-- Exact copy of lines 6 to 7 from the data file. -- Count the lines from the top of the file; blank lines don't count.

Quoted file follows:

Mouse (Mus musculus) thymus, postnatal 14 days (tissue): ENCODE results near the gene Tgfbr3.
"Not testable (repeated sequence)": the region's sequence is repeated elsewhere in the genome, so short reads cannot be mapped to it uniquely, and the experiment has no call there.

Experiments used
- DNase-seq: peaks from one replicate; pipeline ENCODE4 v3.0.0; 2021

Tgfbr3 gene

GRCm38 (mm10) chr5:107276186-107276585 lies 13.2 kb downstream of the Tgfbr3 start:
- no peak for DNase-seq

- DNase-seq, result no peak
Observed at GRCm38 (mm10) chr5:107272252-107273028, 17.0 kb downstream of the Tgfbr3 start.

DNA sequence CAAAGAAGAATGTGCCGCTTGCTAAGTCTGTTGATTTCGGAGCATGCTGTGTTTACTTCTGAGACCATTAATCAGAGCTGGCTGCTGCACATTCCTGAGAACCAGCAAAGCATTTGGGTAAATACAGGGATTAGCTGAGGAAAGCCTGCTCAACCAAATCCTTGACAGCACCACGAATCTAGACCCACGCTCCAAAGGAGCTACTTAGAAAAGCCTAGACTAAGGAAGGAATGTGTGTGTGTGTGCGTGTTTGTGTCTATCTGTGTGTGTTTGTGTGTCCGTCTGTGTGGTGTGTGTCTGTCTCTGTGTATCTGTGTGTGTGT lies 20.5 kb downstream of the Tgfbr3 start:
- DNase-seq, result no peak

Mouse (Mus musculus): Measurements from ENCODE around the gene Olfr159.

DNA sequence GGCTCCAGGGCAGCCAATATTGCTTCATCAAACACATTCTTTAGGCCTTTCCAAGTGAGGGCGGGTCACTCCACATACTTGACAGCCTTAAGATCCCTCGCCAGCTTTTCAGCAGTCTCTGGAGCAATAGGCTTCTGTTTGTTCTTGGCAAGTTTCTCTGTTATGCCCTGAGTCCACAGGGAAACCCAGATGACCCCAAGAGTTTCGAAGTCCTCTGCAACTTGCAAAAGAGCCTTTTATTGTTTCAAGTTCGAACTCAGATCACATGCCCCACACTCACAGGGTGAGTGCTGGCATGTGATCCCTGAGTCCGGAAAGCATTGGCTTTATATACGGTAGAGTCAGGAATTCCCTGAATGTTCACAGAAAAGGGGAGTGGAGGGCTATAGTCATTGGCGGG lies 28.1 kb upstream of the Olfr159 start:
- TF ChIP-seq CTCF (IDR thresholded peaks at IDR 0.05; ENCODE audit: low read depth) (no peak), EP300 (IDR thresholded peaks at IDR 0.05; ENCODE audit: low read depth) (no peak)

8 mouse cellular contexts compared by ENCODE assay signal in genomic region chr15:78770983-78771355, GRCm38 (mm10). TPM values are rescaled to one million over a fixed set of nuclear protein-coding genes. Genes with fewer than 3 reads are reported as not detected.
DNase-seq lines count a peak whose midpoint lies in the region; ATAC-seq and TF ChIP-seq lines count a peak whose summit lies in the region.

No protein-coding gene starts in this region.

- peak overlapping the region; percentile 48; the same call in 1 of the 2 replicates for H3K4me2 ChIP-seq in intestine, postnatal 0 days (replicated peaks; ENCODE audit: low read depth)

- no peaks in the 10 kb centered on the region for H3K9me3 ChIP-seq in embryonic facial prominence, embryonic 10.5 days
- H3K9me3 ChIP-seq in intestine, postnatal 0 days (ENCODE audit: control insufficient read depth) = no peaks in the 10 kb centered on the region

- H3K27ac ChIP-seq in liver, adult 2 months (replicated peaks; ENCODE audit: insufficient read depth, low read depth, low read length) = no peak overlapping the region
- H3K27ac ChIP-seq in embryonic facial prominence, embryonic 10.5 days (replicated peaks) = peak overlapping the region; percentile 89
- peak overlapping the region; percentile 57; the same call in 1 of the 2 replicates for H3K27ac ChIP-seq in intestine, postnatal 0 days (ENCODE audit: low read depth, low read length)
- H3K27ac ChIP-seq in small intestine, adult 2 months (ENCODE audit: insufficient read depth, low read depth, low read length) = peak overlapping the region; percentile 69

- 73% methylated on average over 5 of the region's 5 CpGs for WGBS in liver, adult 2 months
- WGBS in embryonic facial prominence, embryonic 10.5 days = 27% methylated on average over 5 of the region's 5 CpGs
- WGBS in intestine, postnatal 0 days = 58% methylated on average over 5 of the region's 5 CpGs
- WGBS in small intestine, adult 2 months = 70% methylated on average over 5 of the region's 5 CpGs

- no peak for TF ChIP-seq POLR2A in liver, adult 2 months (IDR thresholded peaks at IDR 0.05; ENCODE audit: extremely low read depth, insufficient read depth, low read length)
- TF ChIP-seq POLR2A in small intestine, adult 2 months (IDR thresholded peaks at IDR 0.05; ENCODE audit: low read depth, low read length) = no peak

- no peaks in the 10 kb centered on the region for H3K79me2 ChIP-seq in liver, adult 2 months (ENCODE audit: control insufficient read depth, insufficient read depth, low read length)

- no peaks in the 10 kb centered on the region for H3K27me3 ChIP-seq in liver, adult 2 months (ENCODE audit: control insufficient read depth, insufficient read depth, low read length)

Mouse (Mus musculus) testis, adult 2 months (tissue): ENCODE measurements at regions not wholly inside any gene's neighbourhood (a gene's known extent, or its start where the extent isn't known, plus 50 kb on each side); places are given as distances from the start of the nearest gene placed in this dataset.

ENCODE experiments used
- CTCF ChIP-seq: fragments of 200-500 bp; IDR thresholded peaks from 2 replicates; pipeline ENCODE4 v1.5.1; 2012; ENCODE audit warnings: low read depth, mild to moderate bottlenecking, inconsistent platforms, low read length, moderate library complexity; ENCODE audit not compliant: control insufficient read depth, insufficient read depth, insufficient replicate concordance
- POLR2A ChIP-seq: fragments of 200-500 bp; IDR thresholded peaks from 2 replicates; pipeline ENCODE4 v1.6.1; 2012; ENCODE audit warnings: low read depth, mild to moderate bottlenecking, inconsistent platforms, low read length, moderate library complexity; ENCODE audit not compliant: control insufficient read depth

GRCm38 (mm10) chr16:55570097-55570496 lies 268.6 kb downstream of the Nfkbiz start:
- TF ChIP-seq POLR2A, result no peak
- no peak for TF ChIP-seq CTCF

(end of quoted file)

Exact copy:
GRCm38 (mm10) chr5:107276186-107276585 lies 13.2 kb downstream of the Tgfbr3 start:
- no peak for DNase-seq